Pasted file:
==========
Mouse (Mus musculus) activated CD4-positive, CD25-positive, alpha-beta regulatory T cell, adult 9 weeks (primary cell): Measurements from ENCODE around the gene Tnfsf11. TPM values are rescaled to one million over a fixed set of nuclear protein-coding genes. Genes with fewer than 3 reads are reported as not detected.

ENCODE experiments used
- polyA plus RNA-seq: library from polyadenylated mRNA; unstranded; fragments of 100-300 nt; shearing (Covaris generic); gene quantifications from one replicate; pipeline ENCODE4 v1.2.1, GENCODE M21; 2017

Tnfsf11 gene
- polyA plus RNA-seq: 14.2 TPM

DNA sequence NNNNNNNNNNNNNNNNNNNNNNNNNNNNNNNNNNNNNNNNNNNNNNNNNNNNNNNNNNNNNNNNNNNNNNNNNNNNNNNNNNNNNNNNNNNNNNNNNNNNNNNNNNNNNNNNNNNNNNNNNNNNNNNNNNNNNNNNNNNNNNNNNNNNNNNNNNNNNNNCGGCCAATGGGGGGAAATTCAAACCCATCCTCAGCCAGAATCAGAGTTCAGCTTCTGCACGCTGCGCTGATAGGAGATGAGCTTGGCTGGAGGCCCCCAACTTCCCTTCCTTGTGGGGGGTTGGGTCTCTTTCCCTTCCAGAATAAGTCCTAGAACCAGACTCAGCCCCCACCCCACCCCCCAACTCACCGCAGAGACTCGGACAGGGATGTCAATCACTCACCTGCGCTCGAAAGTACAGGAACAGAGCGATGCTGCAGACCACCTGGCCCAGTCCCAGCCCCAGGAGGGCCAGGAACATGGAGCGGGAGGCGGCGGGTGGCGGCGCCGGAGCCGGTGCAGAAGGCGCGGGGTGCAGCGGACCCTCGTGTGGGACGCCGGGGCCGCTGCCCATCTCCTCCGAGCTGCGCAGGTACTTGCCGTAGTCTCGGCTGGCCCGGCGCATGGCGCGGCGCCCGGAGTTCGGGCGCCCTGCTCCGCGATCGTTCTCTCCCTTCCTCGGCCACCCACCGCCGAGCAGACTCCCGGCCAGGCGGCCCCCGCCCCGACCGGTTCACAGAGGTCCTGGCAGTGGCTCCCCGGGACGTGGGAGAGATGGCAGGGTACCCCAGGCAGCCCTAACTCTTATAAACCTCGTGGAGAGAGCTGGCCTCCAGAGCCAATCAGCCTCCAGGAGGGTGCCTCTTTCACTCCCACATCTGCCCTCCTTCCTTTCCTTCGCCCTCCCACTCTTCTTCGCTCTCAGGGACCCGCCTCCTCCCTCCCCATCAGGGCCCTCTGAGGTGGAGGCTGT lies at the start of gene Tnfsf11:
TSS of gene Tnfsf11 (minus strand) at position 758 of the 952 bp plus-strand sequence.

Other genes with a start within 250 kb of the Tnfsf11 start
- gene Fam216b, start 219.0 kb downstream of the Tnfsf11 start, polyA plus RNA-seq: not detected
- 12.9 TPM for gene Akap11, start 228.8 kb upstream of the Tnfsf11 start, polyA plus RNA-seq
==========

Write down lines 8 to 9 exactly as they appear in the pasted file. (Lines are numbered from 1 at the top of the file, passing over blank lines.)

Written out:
Other genes with a start within 250 kb of the Tnfsf11 start
- gene Fam216b, start 219.0 kb downstream of the Tnfsf11 start, polyA plus RNA-seq: not detected